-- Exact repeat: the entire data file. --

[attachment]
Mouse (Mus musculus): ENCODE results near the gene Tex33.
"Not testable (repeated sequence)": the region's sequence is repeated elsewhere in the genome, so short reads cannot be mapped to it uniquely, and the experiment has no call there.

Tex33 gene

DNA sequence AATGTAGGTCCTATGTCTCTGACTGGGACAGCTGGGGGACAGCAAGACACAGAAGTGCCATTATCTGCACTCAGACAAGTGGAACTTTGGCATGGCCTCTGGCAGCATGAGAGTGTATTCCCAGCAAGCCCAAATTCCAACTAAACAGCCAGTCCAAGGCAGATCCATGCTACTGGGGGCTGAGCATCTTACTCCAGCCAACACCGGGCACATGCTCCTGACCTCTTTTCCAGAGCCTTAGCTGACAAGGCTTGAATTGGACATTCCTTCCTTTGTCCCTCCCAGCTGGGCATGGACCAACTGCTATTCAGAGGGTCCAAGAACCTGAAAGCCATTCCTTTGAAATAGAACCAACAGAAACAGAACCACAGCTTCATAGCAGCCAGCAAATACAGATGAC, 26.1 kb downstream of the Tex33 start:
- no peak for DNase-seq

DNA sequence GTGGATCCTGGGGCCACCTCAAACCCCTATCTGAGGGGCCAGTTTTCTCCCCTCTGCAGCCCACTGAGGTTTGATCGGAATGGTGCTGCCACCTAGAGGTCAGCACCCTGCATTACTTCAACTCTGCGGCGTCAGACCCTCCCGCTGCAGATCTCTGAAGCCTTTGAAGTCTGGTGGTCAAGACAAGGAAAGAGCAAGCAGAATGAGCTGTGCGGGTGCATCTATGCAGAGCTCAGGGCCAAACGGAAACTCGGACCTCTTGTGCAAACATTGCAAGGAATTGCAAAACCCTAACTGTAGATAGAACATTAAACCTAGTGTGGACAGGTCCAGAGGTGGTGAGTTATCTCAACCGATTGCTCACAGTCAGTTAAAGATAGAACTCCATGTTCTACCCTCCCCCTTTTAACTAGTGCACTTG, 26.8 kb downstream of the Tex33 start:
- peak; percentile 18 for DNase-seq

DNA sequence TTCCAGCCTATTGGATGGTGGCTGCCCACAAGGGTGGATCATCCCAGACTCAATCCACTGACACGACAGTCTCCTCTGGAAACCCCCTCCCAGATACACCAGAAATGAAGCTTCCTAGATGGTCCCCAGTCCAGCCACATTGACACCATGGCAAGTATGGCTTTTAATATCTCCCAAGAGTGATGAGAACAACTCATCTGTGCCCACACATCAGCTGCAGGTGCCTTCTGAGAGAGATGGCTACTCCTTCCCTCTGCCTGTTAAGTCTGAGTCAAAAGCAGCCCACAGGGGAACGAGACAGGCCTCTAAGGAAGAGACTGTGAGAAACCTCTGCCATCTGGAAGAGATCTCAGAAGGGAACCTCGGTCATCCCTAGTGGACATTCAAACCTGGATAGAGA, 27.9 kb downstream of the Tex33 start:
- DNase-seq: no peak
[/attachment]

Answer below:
Mouse (Mus musculus): ENCODE results near the gene Tex33.
"Not testable (repeated sequence)": the region's sequence is repeated elsewhere in the genome, so short reads cannot be mapped to it uniquely, and the experiment has no call there.

Tex33 gene

DNA sequence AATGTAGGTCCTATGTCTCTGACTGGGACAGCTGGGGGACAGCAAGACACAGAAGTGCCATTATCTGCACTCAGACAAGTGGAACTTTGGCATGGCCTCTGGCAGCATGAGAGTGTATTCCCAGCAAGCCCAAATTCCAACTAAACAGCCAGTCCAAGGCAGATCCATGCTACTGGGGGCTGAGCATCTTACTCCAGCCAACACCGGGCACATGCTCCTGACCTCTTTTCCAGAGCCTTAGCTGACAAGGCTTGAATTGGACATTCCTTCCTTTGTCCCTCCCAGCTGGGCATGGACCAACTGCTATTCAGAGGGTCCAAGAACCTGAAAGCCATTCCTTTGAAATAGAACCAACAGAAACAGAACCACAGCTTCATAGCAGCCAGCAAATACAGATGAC, 26.1 kb downstream of the Tex33 start:
- no peak for DNase-seq

DNA sequence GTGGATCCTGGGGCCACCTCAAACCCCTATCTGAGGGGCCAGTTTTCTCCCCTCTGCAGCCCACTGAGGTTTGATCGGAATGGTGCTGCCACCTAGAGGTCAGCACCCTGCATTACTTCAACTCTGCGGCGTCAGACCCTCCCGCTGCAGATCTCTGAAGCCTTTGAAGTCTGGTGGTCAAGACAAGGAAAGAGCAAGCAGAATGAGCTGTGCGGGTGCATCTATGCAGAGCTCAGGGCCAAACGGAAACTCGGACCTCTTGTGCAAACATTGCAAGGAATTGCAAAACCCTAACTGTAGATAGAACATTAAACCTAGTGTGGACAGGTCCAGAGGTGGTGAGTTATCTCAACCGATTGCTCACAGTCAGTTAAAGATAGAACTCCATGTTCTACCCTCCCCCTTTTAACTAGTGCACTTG, 26.8 kb downstream of the Tex33 start:
- peak; percentile 18 for DNase-seq

DNA sequence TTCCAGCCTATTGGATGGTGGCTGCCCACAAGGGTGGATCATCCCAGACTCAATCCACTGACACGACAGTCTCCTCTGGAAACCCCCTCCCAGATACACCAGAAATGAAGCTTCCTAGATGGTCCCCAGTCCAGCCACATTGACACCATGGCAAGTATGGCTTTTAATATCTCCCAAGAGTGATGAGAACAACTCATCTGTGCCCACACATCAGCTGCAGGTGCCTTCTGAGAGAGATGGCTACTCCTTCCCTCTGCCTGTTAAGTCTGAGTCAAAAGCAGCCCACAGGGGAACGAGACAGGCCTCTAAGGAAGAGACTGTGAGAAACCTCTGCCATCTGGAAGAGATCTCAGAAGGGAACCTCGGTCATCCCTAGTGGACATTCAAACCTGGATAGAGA, 27.9 kb downstream of the Tex33 start:
- DNase-seq: no peak